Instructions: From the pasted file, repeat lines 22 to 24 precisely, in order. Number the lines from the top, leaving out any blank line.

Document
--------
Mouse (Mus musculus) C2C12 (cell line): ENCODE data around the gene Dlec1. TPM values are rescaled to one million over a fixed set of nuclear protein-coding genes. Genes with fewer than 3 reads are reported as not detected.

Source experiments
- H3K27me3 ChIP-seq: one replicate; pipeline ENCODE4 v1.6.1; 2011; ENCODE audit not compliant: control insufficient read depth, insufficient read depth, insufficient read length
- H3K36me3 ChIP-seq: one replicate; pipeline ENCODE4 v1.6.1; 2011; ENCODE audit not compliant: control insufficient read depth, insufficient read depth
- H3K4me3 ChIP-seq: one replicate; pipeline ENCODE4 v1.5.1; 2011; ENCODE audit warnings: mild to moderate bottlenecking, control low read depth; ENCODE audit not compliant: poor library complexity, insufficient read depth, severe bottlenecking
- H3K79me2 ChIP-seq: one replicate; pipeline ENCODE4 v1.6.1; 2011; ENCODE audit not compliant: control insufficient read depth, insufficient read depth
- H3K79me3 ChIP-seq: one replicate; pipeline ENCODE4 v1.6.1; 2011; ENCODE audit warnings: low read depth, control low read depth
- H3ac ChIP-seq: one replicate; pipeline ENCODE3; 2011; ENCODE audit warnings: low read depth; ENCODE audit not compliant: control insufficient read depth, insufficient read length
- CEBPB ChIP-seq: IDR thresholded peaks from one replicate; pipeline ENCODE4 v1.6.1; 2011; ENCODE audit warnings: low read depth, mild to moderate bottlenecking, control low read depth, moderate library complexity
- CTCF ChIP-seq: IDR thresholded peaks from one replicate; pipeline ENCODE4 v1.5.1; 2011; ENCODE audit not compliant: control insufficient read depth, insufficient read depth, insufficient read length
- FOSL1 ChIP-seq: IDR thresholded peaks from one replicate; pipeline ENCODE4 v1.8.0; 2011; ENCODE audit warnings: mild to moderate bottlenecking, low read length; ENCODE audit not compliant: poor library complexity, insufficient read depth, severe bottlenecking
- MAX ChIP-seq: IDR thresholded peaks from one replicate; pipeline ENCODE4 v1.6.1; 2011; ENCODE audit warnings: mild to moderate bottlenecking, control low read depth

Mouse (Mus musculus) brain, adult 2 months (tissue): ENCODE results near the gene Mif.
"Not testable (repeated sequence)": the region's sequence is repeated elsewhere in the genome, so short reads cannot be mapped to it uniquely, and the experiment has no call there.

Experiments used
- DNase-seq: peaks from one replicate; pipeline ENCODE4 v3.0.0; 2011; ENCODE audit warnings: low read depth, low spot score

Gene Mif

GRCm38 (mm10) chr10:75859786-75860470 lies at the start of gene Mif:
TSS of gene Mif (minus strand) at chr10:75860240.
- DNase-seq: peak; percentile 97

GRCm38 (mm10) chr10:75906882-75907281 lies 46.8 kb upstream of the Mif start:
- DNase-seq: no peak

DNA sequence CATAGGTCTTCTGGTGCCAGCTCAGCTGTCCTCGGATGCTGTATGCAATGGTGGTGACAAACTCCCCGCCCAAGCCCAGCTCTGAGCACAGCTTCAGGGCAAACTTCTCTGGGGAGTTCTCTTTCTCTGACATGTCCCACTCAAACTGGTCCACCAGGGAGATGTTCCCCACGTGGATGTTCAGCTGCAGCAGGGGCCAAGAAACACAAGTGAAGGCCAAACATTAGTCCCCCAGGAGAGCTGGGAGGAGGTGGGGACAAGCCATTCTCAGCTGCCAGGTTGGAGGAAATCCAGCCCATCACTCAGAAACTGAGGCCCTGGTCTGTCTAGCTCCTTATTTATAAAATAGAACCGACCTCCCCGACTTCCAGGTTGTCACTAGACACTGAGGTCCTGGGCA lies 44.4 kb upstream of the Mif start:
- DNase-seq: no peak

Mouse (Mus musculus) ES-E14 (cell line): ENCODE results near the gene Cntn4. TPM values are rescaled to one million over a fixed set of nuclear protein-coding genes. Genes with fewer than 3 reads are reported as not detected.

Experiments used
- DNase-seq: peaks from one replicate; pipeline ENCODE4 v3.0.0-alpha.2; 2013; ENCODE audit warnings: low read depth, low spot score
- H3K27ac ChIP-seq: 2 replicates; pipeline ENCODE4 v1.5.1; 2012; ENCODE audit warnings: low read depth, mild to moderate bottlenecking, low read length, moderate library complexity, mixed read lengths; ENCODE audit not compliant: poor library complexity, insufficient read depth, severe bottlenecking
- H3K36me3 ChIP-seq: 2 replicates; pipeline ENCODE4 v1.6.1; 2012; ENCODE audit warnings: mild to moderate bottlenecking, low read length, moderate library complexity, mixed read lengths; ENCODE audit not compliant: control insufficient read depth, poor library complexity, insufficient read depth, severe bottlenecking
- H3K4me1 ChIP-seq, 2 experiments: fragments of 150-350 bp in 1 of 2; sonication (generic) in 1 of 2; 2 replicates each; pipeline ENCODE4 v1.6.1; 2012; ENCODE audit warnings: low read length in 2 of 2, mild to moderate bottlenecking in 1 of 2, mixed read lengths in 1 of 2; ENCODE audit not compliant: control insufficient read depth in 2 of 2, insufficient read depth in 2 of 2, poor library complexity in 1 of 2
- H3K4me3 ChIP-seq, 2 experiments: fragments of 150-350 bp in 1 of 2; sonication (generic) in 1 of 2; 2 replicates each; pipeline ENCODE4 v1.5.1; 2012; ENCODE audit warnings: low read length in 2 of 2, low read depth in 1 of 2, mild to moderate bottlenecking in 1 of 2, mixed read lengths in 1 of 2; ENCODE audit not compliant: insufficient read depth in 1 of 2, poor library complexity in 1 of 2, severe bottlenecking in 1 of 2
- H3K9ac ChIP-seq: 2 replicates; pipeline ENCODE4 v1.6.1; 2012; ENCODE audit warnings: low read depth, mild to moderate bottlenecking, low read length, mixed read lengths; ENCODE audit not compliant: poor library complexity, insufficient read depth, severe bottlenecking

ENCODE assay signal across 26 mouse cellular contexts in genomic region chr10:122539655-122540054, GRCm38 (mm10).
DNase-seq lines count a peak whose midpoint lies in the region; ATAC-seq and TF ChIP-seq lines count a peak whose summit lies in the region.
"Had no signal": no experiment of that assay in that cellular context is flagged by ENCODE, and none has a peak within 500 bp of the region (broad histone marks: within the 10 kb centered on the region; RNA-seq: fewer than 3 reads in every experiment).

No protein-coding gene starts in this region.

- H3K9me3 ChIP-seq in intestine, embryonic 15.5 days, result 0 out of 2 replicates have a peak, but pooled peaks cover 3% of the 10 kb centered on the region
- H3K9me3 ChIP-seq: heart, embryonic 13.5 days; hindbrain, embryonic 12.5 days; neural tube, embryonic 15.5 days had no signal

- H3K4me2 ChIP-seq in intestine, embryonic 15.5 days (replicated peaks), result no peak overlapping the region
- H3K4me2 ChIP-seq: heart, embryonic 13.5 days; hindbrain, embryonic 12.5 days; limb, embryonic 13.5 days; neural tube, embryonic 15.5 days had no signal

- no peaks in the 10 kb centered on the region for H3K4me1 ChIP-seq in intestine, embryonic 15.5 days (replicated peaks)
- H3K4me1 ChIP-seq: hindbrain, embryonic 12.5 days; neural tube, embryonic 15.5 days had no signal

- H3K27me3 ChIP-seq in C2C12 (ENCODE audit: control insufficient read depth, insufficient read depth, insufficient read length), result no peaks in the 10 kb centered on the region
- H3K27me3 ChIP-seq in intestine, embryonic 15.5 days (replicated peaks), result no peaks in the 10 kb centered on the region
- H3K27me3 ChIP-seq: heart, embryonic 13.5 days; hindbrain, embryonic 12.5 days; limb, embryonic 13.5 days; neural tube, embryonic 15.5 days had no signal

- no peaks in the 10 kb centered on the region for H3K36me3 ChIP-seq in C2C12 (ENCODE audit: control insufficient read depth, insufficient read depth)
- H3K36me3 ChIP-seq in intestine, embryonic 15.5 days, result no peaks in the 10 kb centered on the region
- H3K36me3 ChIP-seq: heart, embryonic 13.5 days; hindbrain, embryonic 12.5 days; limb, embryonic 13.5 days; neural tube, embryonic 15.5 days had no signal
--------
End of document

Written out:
- DNase-seq: no peak

DNA sequence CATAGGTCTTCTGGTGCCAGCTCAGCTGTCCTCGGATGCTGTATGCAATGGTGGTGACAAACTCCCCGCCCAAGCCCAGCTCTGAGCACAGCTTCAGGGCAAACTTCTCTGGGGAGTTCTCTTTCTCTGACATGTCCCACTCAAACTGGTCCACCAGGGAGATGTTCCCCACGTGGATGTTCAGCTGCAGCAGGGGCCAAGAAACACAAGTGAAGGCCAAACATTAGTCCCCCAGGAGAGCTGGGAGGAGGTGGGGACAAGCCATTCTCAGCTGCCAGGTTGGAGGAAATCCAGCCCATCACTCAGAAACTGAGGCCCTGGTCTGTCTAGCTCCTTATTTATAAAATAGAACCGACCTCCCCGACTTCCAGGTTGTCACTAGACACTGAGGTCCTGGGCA lies 44.4 kb upstream of the Mif start:
- DNase-seq: no peak